Apple is building an enormous new ring-shaped campus for its headquarters in Cupertino, California, the design and overall futuristic qualities of which have inspired the nickname “the Spaceship campus.” Although construction on the campus (actual name Campus 2) has scarcely begun, Apple CEO Tim Cook is already boasting that that the building will be great for the rest of us earthlings who won’t work there. Speaking at the environmental nonprofit event Climate Week NYC, Cook said “we’re building a new headquarters that I think will be the greenest building on the planet.”
However the new Apple headquarters is controversial to say the least, many people do not believe that a walled suburban office campus with parking for 10,500 cars can ever be truly green. Nonetheless, there are features of that building that deserve note and a bit of praise. Here are 6 ways Apple’s new mothership will be ultra green.
1. They are planting 7,000 trees.
According to the project description, they are reintroducing native species.
The Apple Campus 2 landscape framework primarily comprises landforms and vegetation found in the Oak Woodland and Oak Savanna that once were prevalent in the area…. Complex woodland planting with layered understory will provide urban habitat islands for many migrating songbirds. The vast majority of the 309 species to be planted in the new Campus are native to California. This diverse landscape will contribute significantly to the regional diversity of flora and fauna..
2. They are running on renewable energy and going “Net Zero”.
Sort of. They are putting 8 megawatts of solar panels on the roof of the building and the parking garages, and are installing fuel cells, powered by “directed biogas. These will be supplemented by grid purchased renewable energy
if needed during periods of peak demand.”
It should be noted that they are really running fuel cells on natural gas, (that’s what’s coming through the pipes) and offsetting this by purchasing the equivalent amount of biogas that gets mixed in somewhere.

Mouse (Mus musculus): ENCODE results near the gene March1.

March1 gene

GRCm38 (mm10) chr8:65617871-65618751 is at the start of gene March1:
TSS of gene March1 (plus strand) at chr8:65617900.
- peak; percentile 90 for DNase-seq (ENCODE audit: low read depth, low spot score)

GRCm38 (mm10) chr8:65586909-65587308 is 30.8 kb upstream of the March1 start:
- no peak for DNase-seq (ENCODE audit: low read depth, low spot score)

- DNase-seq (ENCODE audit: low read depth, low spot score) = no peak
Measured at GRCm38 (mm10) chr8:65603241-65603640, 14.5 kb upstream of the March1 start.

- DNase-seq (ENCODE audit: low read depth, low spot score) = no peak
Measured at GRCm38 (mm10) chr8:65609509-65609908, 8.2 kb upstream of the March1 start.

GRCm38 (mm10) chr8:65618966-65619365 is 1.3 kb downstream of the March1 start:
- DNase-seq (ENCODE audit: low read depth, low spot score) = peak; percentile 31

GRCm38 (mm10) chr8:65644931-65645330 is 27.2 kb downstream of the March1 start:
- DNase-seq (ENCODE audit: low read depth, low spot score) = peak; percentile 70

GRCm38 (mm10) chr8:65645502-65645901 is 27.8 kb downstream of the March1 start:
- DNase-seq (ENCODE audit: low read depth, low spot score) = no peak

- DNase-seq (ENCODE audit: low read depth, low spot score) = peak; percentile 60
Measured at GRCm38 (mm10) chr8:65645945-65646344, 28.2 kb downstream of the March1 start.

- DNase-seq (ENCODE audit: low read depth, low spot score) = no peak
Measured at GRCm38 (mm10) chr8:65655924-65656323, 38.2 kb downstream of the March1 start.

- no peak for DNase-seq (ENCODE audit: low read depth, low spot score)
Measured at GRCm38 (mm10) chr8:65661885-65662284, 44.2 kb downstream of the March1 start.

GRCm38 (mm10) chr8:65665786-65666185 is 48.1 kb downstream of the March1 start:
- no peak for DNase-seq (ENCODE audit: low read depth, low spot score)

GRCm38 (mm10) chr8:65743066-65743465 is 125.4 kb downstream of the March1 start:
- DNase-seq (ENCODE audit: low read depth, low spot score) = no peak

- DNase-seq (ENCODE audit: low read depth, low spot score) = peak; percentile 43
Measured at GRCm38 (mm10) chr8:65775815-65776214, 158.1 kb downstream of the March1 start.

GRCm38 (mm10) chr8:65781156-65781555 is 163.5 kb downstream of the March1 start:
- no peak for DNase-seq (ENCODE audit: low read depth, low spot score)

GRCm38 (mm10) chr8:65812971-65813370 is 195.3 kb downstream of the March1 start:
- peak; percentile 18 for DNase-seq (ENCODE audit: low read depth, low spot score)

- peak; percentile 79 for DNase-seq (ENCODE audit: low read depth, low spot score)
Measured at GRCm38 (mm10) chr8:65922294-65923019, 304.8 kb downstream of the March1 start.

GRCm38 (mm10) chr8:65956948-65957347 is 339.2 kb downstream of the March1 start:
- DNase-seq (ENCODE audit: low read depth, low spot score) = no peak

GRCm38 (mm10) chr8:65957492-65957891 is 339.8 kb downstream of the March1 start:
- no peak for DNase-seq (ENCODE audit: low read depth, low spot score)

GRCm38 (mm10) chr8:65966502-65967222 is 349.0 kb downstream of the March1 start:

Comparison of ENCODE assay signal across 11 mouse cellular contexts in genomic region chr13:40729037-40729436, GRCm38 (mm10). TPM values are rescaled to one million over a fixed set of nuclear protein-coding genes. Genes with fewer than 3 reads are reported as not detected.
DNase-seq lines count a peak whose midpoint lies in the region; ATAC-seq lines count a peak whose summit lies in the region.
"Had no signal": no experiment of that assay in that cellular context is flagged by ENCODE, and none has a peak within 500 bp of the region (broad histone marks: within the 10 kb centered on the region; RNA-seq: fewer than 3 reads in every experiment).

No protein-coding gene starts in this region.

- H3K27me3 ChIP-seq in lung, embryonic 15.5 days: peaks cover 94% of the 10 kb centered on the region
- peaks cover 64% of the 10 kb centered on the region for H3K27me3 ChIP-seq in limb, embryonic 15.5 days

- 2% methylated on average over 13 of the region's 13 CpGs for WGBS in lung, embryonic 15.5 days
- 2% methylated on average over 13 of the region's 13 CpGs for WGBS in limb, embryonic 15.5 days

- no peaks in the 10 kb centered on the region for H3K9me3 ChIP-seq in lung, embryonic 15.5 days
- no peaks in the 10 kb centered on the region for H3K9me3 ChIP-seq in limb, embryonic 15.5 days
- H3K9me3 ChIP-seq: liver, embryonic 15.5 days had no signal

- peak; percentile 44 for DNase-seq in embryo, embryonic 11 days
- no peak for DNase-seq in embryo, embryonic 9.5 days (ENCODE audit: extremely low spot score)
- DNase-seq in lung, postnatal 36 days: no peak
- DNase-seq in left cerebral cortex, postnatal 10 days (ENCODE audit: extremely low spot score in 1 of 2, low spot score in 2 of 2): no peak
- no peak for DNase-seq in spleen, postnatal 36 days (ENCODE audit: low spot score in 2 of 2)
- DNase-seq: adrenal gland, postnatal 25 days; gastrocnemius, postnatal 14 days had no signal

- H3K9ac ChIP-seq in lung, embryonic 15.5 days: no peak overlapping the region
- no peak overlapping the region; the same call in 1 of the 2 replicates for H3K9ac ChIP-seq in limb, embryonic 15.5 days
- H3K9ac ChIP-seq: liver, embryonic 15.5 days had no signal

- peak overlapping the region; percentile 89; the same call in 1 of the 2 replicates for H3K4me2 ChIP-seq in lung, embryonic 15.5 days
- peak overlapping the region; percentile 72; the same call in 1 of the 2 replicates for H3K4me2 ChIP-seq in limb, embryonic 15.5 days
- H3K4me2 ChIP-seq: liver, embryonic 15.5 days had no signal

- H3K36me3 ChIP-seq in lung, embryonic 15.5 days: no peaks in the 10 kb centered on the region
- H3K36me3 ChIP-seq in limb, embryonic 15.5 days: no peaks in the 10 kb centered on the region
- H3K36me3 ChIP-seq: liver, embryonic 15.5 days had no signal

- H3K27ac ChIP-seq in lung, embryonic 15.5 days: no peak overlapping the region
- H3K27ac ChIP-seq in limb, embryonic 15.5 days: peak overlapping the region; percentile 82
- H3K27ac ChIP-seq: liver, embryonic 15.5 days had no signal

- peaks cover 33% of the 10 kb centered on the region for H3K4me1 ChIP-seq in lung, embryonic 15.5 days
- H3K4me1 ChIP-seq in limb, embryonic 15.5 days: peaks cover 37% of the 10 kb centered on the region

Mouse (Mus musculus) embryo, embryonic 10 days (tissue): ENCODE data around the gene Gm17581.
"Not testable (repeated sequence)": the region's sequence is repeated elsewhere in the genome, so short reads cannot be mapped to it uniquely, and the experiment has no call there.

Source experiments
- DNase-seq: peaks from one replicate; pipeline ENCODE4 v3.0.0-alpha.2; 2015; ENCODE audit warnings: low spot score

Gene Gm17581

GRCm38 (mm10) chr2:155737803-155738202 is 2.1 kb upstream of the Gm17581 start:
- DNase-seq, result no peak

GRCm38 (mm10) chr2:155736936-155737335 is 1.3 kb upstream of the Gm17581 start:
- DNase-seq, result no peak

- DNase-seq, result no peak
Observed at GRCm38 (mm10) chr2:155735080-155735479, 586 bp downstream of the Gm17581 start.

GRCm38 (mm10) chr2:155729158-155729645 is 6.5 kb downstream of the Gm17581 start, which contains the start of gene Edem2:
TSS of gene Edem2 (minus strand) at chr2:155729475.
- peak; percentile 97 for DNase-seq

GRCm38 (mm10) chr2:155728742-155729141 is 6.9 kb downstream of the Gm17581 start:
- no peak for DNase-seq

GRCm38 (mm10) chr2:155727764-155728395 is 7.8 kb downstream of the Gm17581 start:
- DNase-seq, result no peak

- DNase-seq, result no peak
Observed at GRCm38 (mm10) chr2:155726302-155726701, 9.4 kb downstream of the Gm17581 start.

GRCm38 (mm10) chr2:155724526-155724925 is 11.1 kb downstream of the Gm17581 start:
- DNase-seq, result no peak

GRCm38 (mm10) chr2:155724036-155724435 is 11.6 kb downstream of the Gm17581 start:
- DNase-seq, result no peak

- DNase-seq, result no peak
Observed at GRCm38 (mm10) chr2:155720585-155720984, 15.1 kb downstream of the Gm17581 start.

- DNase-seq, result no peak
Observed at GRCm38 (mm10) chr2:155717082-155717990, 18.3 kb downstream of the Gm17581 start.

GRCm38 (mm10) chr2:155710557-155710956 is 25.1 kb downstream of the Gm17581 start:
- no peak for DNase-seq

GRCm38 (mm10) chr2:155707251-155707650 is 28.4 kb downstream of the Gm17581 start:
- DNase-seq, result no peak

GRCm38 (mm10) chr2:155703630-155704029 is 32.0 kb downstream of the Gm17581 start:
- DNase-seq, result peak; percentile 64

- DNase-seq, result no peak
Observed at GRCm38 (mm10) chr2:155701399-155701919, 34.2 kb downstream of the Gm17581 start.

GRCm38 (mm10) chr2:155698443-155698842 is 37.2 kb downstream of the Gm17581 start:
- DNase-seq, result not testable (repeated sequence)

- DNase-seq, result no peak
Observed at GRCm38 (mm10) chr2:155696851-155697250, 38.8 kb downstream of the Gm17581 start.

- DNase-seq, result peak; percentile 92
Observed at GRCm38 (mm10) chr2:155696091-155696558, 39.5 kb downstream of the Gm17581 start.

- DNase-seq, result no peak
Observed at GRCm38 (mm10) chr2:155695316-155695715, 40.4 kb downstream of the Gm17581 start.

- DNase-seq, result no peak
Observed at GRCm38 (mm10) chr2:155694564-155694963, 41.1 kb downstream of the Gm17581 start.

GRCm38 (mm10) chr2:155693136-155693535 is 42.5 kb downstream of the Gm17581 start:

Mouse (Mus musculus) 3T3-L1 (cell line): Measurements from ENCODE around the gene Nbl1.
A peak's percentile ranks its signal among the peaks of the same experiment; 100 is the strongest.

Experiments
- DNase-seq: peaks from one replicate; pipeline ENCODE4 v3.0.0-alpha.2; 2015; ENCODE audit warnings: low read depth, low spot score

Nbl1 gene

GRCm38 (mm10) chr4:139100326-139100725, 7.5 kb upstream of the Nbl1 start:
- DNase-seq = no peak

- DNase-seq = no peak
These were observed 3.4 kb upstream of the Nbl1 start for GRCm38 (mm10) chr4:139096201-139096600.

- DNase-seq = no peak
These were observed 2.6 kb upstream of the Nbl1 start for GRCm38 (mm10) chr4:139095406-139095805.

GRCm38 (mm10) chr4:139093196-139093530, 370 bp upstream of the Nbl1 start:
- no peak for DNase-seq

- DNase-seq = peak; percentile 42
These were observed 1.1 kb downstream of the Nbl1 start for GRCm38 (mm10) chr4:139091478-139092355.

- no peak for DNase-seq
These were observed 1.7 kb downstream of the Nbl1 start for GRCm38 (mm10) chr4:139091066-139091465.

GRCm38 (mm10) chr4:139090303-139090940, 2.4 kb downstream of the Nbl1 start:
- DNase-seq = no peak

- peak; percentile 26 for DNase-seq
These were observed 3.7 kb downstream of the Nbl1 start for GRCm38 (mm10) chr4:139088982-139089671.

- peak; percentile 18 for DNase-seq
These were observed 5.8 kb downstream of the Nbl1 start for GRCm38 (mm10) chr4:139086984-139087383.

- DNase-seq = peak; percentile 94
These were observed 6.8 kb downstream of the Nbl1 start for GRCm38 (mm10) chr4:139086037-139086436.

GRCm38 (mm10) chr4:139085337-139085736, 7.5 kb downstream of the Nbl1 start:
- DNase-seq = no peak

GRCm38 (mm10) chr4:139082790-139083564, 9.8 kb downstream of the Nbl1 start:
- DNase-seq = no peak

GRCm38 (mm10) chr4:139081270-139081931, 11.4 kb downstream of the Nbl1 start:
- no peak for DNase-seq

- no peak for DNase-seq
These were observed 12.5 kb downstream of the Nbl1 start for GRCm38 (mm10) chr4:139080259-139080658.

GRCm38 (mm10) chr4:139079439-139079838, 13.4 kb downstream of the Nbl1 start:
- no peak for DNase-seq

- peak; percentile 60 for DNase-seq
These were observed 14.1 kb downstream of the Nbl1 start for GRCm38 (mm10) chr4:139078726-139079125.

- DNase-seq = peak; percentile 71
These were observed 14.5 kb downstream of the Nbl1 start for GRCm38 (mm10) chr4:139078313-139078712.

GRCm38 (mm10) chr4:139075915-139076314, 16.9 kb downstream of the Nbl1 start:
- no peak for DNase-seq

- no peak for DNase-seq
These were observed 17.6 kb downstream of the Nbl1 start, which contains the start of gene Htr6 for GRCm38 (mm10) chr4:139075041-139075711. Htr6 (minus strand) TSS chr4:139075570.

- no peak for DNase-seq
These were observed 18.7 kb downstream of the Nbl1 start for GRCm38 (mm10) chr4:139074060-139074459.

3. They are using natural ventilation.
This is the great benefit of placing the building in the middle of a park; it will be quiet and the air should be clean enough that they can take advantage of the California climate and open the windows. from GreenBiz:
“When Apple Campus 2 is finished, 80 percent of the site will be green space, said Lisa Jackson, vice president of environmental initiative for Apple,” in a video describing the project. “We’re maximizing the natural assets of the area. This area has a great climate, so 75 percent of the year, we won’t need air conditioning or heating, we’ll have natural ventilation.”
It should be noted that Norman Foster tried this in the Gherkin Building in London and it really didn’t work, and the windows all got sealed up. But that is a very different climate, and a very different site.
4. They are being really careful about water
From the Project Description:
The reduction of impermeable surfaces on site, and roof rainwater capture from the Main Building roof will promote natural drainage, reduce storm water runoff and improve water quality in Calabazas Creek. Landscaping will incorporate both young and mature trees, and native and drought tolerant plants, which will minimize water consumption. Water efficiency initiatives include the evaluation of low flow fixtures. Water use would be reduced by about 30 percent below a typical commercial development within the Silicon Valley area.
5. They are worried about waste.
Apple will expand its current waste management program, which achieves a diversion rate of 78%. During construction of Apple Campus 2, the goal is to divert construction and demolition waste from landfills by finding multiple alternative uses, such as recycling, reuse on site or on other sites. Key elements of the waste management program during operations are the increase of material reuse, recycling from solid waste sources and composting.
6. There is “a sharpened focus on commuting alternatives.”
From the Project Description:
Key elements of the Transportation Demand Management program include expansion of the employee shuttle program to access all regional public transportation systems and communities with concentrations of Apple employees, targeting employees residing within 15-minutes of the Campus. Management of the site’s limited parking supply will be used as an incentive for employees to take advantage of Apple’s alternative commute offerings.
Still, 10,500 parking spaces for 13,000 employees is hardly “limited”; that is a ridiculously high parking ratio. The number of employees living within 15 minutes of the place is probably negligible, but they don’t say 15 minutes by what, bike, car or helicopter.
But then this has been the biggest complaint all along; a calculation shows that the employees will burn 6,300 gallons of gasoline per day just getting to and from work. That is hardly net-zero and certainly isn’t green. But kudos for everything else.